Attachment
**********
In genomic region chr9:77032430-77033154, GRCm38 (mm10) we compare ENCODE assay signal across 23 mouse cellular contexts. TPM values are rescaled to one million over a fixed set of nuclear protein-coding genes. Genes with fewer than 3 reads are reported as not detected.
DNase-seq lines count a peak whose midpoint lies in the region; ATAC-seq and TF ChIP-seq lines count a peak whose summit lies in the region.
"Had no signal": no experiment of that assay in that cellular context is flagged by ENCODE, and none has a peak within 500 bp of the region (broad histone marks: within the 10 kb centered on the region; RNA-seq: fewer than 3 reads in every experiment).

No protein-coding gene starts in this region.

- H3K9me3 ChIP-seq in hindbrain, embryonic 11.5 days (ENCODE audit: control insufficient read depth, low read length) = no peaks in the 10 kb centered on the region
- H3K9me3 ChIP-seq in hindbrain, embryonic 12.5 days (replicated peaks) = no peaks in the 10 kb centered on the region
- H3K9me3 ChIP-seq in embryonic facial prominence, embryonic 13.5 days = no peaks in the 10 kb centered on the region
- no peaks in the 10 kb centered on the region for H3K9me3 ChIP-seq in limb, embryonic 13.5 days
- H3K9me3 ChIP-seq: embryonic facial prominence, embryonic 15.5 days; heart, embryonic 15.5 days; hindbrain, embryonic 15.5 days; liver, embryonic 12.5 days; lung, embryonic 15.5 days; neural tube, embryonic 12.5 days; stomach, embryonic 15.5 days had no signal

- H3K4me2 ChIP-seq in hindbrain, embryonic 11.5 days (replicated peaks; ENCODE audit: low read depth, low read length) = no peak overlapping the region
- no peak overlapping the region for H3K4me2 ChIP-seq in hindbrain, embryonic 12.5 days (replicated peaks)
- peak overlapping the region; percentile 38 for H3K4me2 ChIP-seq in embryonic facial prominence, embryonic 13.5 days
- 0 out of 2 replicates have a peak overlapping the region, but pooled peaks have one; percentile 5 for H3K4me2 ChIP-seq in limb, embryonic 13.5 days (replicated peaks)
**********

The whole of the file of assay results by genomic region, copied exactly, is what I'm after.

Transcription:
In genomic region chr9:77032430-77033154, GRCm38 (mm10) we compare ENCODE assay signal across 23 mouse cellular contexts. TPM values are rescaled to one million over a fixed set of nuclear protein-coding genes. Genes with fewer than 3 reads are reported as not detected.
DNase-seq lines count a peak whose midpoint lies in the region; ATAC-seq and TF ChIP-seq lines count a peak whose summit lies in the region.
"Had no signal": no experiment of that assay in that cellular context is flagged by ENCODE, and none has a peak within 500 bp of the region (broad histone marks: within the 10 kb centered on the region; RNA-seq: fewer than 3 reads in every experiment).

No protein-coding gene starts in this region.

- H3K9me3 ChIP-seq in hindbrain, embryonic 11.5 days (ENCODE audit: control insufficient read depth, low read length) = no peaks in the 10 kb centered on the region
- H3K9me3 ChIP-seq in hindbrain, embryonic 12.5 days (replicated peaks) = no peaks in the 10 kb centered on the region
- H3K9me3 ChIP-seq in embryonic facial prominence, embryonic 13.5 days = no peaks in the 10 kb centered on the region
- no peaks in the 10 kb centered on the region for H3K9me3 ChIP-seq in limb, embryonic 13.5 days
- H3K9me3 ChIP-seq: embryonic facial prominence, embryonic 15.5 days; heart, embryonic 15.5 days; hindbrain, embryonic 15.5 days; liver, embryonic 12.5 days; lung, embryonic 15.5 days; neural tube, embryonic 12.5 days; stomach, embryonic 15.5 days had no signal

- H3K4me2 ChIP-seq in hindbrain, embryonic 11.5 days (replicated peaks; ENCODE audit: low read depth, low read length) = no peak overlapping the region
- no peak overlapping the region for H3K4me2 ChIP-seq in hindbrain, embryonic 12.5 days (replicated peaks)
- peak overlapping the region; percentile 38 for H3K4me2 ChIP-seq in embryonic facial prominence, embryonic 13.5 days
- 0 out of 2 replicates have a peak overlapping the region, but pooled peaks have one; percentile 5 for H3K4me2 ChIP-seq in limb, embryonic 13.5 days (replicated peaks)